Above: Painting of attempt on Jackson’s life from U.S. National Archives.
On January 30, 1835, the 7th President of the United States, Andrew Jackson, became the first to have an attempt made on his life. Elected in 1828 and serving his first of two terms “Old Hickory” as he was affectionately known, made many enemies for this stand on reform of the banking system and civil service patronage appointments.
Washington, D.C. was experiencing unusually damp winter weather in January 1835. South Caroline representative William R. Davis has just died. The president and most of the cabinet were attending the funeral of Davis which was being held in the Capitol building.
Andrew Jackson at 67 years of age was suffering from respiratory aliments and showing his age. After the service Jackson was walking through the Capitol Rotunda. He and his cabinet walked together through the crowd of spectators. Suddenly a man separated himself from the crowd and approached the president. He got to within three paces of the president, raised a small pistol, and pulled the trigger at virtually point-blank range. There was a loud bang, but nothing happened. The percussion cap had detonated, but the gunpowder failed to ignite. Immediately he pulled a second pistol from his coat, aimed at the president and pulled the trigger, but it too misfired. No harm was done to Jackson.
By this time the crowd had been alerted by the noise of the first misfire that something was wrong. Jackson, outraged that someone was actually trying to harm him, charged the assassin. The president began savagely beating him with his cane. With the assassin now on the ground and Jackson still assailing him, others rushed to assist him. Lawrence was taken away for interrogation.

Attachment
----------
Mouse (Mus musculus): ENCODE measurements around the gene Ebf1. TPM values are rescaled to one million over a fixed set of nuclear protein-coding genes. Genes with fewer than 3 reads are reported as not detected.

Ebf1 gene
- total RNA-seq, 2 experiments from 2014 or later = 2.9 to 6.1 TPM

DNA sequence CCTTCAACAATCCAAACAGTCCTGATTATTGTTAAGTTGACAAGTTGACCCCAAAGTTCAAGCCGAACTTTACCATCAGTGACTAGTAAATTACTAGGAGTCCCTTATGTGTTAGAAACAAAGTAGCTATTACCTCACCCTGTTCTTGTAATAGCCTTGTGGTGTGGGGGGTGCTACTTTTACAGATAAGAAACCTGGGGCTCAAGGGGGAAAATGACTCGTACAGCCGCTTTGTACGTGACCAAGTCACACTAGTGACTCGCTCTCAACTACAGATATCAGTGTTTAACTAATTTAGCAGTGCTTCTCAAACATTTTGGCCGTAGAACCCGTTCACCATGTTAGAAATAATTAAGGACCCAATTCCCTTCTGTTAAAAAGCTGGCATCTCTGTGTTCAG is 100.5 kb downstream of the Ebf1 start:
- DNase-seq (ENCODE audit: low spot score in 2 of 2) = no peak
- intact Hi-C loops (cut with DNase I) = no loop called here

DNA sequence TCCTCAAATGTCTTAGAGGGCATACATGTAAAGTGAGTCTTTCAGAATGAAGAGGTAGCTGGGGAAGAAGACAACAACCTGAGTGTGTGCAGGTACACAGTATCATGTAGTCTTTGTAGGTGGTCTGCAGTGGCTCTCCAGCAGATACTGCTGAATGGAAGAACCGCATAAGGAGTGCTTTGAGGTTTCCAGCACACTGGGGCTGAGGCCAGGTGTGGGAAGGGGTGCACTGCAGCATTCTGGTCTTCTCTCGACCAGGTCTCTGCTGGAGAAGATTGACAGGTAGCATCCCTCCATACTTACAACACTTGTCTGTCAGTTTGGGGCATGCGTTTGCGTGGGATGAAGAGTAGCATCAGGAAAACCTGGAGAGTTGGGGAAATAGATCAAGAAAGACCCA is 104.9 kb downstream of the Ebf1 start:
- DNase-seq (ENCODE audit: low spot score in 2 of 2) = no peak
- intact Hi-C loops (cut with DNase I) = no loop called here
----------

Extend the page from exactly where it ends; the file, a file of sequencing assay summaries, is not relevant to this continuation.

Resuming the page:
The would- be assassin was Richard Lawrence, a former house painter. Lawrence had been stalking the President for several days. He had decided that the funeral service with its crowds and distractions would be an ideal opportunity to get close to him. Lawrence apparently made a move to attack Jackson on his way into the service but couldn’t get close enough to him.
Richard Lawrence had asked the Jackson Administration for a civil service appointment and was denied. He also believed that the United States government owed him a substantial sum of money. Lawrence told authorities that this money would enable him to assume his rightful place as the King of England. He was enraged because the President would not authorize this payment. Finally Lawrence was convinced that Jackson had killed his father. These were the reasons for Richard Lawrence’s attempt to assassinate the president.
Lawrence was brought to trial. During the one-day trial he repeatedly interrupted the proceedings, proclaiming that he was the King of England and Rome. The jury acquitted him by reason of insanity. Their deliberation lasted only five minutes. He was held at various hospitals and mental institutions for 26 years until his death in 1861.
There was speculation that Lawrence was part of a conspiracy and even Jackson believed that Lawrence had been hired by his enemies to kill him, but there was never any evidence found to prove this. After his behavior at trial it was obvious that he had acted alone.
Smithsonian Institute researchers did a study on Lawrence’s derringers a century after the assassination attempt. Both guns discharge properly on the test’s first try. It was found the odds of both guns misfiring during the assassination attempt were one in 125,000.
Right: Andrew Jackson on postage stamp issued by U.S. Postal Service.